Nihilism



total rejection of established laws and institutions.
anarchy, terrorism, or other revolutionary activity.
total and absolute destructiveness, especially toward the world at large and including oneself:
the power-mad nihilism that marked Hitler’s last years.
Philosophy.

an extreme form of skepticism: the denial of all real existence or the possibility of an objective basis for truth.
nothingness or nonexistence.

(sometimes initial capital letter) the principles of a Russian revolutionary group, active in the latter half of the 19th century, holding that existing social and political institutions must be destroyed in order to clear the way for a new state of society and employing extreme measures, including terrorism and assassination.
annihilation of the self, or the individual consciousness, especially as an aspect of mystical experience.
Contemporary Examples

I think with that generation, so many of their hopes have been so dashed that nihilism is really a natural response.
The Gospel According to Nick Denton—What Next For The Gawker Founder? Lloyd Grove December 13, 2014

Or better, and to speak like Nietzsche, art with a hammer that practices, and then reverses and reevaluates, nihilism.
Treasures From the Pinault Collection Bernard-Henri Lévy June 11, 2009

It’s arguably the best film of the ‘90s—a postmodern pop culture smorgasbord awash in nihilism and dripping with retro cool.
The Secrets of ‘Pulp Fiction’: 20 Things You Didn’t Know About the Movie on Its 20th Anniversary Marlow Stern October 18, 2014

To understand better the nihilism of Thiessen’s thinking, I must now quote his column at greater length.
Doomsday Conservatives: Too Many Hormones, Too Little Plan David Frum December 11, 2012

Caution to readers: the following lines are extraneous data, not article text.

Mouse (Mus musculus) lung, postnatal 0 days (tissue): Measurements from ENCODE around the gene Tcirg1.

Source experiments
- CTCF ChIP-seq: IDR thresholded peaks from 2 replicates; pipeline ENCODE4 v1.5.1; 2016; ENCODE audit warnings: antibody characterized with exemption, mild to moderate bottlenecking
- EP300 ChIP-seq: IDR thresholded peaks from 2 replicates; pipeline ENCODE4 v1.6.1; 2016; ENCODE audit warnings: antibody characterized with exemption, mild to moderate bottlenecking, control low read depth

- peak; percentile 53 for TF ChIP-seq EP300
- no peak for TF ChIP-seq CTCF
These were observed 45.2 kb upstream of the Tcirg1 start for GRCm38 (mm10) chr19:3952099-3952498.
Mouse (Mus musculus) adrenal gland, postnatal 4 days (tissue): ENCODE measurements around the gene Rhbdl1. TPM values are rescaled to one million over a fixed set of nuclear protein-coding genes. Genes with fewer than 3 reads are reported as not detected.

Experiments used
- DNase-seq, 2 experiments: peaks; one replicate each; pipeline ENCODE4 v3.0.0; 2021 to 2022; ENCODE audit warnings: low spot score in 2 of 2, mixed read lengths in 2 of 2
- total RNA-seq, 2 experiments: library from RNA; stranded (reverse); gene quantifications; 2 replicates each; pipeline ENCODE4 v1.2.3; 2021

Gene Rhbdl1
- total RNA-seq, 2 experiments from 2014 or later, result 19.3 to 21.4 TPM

Journey to the End of the Night does not offer readers much more than nihilism as a response to a detestable world.
The Search for Serious Literary Fiction for Republicans James McGirk November 4, 2012

Historical Examples

The very faults which nihilism seeks to remedy are kept alive by its existence.
Princess Zara Ross Beeckman

A period of reaction has set in: Despotism and nihilism meet face to face.
Rabbi and Priest Milton Goldsmith

But his liberalism is not in the least akin to nihilism or Anarchism.
The Life & Letters of Peter Ilich Tchaikovsky Modeste Tchaikovsky

nihilism was not to be rooted out by the removal of any particular set of men.
Rabbi and Priest Milton Goldsmith

You prate of stultifying yourself by taking the oath of nihilism, and repudiating your word to Alexander.
Princess Zara Ross Beeckman

noun
a complete denial of all established authority and institutions
(philosophy) an extreme form of scepticism that systematically rejects all values, belief in existence, the possibility of communication, etc
a revolutionary doctrine of destruction for its own sake
the practice or promulgation of terrorism
noun
(in tsarist Russia) any of several revolutionary doctrines that upheld terrorism
n.

1817, “the doctrine of negation” (in reference to religion or morals), from German Nihilismus, from Latin nihil “nothing at all” (see nil), coined by German philosopher Friedrich Heinrich Jacobi (1743-1819). In philosophy, an extreme form of skepticism (1836). The political sense was first used by German journalist Joseph von Görres (1776-1848). Turgenev used the Russian form of the word (nigilizm) in “Fathers and Children” (1862) and claimed to have invented it. With a capital N-, it refers to the Russian revolutionary anarchism of the period 1860-1917, supposedly so called because “nothing” that then existed found favor in their eyes.

nihilism ni·hil·ism (nī’ə-lĭz’əm, nē’-)
n.

The belief that destruction of existing political or social institutions is necessary for future improvement.

A delusion, experienced in some mental disorders, that the world or one’s mind, body, or self does not exist.

nihilism [(neye-uh-liz-uhm, nee-uh-liz-uhm)]

An approach to philosophy that holds that human life is meaningless and that all religions, laws, moral codes, and political systems are thoroughly empty and false. The term is from the Latin nihil, meaning “nothing.”

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